Once we have their attention, how do we as psychologists, sociologists and educators inculcate a developmental perspective on a specific stage of the life span or a particular domain of development? Although written materials such as articles, reviews, and textbooks are useful, the professor is the linchpin in getting students to think from a developmental point of view. This brings me to the role of educator, and teaching from a developmental perspective.
And not just change as a general concept, but change across domains of development such as cognitive, biological, and social - emotional and types of change such as micro - macro, typical - atypical, normative - nonnormative. And as individuals change, the families, social relationships, community and societal contexts in which they are embedded also are changing. When you think about it, it is a lot of ideas and information for students to take in, especially if it is their first exposure to these ideas.
Here is where storytelling comes in – the professor has to make those connections in how they approach presenting materials in class, and how they guide discussions in class. For example, you tell stories or provide examples about how a particular prenatal insult will affect development over the life of an individual from childhood to adulthood. I frequently revise lectures to reflect current events, popular culture, and up-to-date research findings relevant to the course. I believe all of these activities and strategies combine to enhance the educational experience and learning opportunities for students.
Getting students to think about development – applying development to their own lives – is one way to get them engaged in the learning process. Most undergrads are focused on their own journey through development, or just surviving the next round of mid - terms, and one way to get their attention is to make development real – make it personal. To make it personal, I use a combination of topical reading assignments, in - class writing assignments, and directed class discussions to maintain students' interest as well as to promote class participation. There are two primary strategies I use to provoke participation and discussion; questions posed to the class as a whole, and questions posed in a format I call 4 by 4s. First, as a regular part of my lectures, I pose questions related to the day's topic to the whole class, usually 200 students, and then wait for someone to answer. Invariably, someone will break the silence and then a number of students will contribute examples from their life experiences which help to make development real. I start this early in the course so students acclimate to talking in class. Second, I ask students to break into groups of four and I pose four specific questions designed to provoke discussion. I call this activity 4 x 4s.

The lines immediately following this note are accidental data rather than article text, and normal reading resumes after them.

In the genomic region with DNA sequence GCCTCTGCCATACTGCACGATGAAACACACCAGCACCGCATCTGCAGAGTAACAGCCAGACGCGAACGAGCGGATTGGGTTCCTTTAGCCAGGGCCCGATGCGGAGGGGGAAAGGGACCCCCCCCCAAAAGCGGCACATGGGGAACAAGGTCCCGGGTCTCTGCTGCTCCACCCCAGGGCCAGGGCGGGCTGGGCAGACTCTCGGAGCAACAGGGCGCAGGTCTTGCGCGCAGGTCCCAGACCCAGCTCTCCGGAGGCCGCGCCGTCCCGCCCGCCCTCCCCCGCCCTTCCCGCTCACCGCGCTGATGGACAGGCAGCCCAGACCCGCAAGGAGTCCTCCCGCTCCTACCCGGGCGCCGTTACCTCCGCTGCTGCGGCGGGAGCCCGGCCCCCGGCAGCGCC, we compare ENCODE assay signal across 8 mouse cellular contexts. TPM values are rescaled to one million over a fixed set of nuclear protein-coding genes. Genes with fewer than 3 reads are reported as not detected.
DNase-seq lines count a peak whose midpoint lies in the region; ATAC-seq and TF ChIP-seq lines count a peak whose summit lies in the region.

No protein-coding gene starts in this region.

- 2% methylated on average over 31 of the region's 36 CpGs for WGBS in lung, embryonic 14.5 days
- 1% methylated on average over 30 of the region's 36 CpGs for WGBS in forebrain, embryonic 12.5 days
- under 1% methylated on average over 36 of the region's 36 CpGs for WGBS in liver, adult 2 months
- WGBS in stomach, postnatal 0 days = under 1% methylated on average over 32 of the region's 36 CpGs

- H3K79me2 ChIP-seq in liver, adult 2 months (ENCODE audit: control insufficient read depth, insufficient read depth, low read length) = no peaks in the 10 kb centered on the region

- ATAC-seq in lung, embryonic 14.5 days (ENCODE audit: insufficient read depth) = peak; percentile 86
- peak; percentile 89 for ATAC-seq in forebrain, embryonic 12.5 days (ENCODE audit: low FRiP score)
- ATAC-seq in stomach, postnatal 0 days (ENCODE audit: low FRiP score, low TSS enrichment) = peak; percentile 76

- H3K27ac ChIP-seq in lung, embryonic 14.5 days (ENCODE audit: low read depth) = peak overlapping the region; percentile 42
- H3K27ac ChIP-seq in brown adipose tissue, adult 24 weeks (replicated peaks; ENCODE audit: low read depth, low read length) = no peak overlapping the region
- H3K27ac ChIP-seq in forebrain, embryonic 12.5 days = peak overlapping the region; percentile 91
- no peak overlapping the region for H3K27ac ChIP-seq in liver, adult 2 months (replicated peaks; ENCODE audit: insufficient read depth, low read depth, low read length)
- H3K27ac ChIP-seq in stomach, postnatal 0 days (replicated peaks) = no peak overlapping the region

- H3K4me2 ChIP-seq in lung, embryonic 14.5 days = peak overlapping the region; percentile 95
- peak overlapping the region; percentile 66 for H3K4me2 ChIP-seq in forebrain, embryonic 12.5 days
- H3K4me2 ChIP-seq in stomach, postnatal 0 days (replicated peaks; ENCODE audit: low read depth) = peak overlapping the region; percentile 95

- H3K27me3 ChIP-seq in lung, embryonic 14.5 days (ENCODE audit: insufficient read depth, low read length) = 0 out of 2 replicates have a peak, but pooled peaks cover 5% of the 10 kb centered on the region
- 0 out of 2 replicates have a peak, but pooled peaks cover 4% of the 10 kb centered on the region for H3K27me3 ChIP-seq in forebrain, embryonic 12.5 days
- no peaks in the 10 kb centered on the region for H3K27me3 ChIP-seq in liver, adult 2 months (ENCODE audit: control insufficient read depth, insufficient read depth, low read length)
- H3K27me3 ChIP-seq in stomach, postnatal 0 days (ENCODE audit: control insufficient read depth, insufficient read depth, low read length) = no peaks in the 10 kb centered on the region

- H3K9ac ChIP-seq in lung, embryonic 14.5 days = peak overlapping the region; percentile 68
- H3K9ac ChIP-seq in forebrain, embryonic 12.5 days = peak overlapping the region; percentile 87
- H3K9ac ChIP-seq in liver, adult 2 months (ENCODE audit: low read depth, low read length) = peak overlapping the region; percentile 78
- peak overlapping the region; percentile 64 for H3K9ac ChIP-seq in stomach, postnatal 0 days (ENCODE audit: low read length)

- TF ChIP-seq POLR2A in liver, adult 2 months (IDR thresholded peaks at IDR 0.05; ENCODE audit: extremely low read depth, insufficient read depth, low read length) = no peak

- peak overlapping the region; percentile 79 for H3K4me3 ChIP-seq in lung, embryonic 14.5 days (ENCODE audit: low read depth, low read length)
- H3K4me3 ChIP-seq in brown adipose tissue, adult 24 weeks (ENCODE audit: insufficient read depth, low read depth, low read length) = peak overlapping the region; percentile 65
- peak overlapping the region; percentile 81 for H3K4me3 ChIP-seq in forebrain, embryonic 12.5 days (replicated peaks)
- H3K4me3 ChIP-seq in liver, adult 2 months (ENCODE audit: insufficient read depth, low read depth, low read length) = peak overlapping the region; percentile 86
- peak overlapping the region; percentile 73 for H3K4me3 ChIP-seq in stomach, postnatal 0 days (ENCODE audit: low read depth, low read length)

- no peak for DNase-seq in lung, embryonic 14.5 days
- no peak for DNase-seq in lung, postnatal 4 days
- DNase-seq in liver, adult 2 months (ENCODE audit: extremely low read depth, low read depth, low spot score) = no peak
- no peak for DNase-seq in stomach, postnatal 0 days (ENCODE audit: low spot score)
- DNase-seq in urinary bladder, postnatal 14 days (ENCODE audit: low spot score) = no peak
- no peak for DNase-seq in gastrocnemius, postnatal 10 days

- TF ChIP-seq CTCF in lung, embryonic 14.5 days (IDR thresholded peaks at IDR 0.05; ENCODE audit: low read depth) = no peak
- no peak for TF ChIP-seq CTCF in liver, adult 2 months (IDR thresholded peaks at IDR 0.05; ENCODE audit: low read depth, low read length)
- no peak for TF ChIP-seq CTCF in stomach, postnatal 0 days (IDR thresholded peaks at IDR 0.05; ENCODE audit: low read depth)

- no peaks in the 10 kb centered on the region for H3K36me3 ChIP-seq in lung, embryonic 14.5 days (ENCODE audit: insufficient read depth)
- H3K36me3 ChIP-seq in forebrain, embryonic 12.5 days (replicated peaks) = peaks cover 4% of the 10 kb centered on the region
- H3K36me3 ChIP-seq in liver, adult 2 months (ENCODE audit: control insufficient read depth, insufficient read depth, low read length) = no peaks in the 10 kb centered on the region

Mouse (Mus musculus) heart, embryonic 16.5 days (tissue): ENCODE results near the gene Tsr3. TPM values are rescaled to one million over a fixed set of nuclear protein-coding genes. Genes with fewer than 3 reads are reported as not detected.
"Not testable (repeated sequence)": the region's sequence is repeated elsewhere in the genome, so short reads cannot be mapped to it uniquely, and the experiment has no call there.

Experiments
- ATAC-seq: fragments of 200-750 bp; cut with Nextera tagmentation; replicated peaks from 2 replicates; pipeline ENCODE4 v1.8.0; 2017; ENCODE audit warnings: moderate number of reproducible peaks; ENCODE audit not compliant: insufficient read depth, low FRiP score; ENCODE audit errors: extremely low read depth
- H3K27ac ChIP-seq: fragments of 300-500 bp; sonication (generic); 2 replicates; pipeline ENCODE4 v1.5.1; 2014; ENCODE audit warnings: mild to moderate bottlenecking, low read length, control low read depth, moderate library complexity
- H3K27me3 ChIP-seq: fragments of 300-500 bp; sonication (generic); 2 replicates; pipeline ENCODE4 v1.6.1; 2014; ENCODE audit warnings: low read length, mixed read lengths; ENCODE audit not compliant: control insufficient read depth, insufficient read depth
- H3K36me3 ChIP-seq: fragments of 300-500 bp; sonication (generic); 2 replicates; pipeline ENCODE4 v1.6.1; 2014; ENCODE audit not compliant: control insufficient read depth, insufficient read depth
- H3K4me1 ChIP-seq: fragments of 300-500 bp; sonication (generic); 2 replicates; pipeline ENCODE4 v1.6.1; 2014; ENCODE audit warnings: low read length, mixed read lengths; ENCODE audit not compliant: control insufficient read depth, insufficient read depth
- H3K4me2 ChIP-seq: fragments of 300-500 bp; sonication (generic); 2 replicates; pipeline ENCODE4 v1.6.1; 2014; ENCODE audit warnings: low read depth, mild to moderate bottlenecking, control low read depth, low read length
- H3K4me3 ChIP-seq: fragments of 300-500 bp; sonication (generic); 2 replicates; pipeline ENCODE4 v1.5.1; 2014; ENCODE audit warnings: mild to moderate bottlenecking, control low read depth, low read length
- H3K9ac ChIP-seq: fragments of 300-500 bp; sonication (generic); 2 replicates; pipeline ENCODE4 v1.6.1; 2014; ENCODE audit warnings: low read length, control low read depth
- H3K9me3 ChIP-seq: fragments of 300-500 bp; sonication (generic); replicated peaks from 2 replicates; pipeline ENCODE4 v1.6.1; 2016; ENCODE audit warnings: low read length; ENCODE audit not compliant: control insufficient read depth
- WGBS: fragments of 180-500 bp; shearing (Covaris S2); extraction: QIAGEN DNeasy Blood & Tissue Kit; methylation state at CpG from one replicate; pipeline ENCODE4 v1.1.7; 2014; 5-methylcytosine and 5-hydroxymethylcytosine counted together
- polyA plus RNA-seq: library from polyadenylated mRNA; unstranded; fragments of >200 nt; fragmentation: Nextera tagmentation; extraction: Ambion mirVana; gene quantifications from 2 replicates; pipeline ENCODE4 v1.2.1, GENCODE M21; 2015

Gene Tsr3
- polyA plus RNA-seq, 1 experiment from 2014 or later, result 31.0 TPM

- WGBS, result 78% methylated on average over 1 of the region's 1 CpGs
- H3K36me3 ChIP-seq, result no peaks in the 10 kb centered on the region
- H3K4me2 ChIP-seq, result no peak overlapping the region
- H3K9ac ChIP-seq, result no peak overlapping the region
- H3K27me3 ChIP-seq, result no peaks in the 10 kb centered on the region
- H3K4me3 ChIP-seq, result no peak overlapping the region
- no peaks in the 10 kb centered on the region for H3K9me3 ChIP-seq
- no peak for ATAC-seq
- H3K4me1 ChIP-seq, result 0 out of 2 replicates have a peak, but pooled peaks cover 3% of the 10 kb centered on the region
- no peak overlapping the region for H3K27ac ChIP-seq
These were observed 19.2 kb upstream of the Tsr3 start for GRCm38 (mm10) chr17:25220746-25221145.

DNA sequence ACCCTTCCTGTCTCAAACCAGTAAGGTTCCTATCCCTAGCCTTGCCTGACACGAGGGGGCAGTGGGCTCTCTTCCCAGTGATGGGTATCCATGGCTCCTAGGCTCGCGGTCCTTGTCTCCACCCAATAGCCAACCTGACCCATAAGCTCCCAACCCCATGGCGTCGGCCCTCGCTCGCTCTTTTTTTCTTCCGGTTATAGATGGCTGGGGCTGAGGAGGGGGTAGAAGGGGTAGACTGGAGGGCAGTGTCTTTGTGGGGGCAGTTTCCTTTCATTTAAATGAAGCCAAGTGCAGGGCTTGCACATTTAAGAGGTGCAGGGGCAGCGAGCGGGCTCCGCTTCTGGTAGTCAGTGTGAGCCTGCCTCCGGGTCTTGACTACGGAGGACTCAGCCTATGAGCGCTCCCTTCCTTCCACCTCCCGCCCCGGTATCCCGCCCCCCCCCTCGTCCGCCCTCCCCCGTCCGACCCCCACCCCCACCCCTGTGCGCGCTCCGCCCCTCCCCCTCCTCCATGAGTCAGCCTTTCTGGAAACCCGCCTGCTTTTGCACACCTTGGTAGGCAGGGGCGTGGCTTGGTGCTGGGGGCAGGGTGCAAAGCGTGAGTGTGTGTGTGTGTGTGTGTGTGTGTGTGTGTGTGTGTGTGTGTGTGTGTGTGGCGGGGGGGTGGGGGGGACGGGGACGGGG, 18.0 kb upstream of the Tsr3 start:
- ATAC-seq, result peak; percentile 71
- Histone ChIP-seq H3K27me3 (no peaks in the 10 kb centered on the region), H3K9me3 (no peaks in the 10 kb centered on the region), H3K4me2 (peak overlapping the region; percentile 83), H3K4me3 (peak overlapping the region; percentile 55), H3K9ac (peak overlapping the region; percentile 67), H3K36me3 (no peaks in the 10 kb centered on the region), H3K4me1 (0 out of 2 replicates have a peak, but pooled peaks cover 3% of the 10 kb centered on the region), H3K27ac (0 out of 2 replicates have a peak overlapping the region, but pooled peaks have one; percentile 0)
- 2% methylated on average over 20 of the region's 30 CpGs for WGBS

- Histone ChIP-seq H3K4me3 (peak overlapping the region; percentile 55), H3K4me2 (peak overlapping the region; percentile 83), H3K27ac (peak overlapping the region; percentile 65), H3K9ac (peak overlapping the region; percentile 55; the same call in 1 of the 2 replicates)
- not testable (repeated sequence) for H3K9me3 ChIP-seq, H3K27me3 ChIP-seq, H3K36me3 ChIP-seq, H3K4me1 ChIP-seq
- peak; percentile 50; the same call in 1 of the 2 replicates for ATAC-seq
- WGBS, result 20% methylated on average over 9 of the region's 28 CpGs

One part of storytelling includes occasional stories about my own development as a family member (first-born sister with two younger brothers), and as an academic (degrees in human development and sociology). Thus, I conclude with bit of storytelling about my journey towards a developmental perspective. My undergraduate training in human development required coursework in biology, chemistry, microbiology, physiology, and genetics along with the typical courses in development across the lifespan. However, it was exposure to Bronfenbrenner's ecological view of the developing individual early in my college career which indelibly altered my view of individual development in multiple, interconnected contexts. As I remind my students; it is nature and nurture! Courses often require that we disaggregate development into specific stages such as middle childhood or adolescence, or into domains such as cognitive, bio - psycho - social, and personality; we forget that students come into developmental psychology and human development classes without the background that we professors have built up over the years. What comes as second nature to many of us may seem like a foreign language to undergraduates. But this also offers great opportunities to make the study of humans from conception to death - or sperm to worm if you want to get their attention - a learning experience for students and for ourselves. My teaching and my research draws on both human development and sociology, and I feel context is an integral part of understanding, and teaching, development. As humans we play many roles, live in multiple environments, and have to negotiate the intersection of competing demands on our attention and our time. Students who take our classes because they want to, as opposed to have to, are the ones who seem to get it; that development happens. They are the ones with questions, who come to office hours, who participate in class; it is exciting to observe them developing as young adults before our very eyes.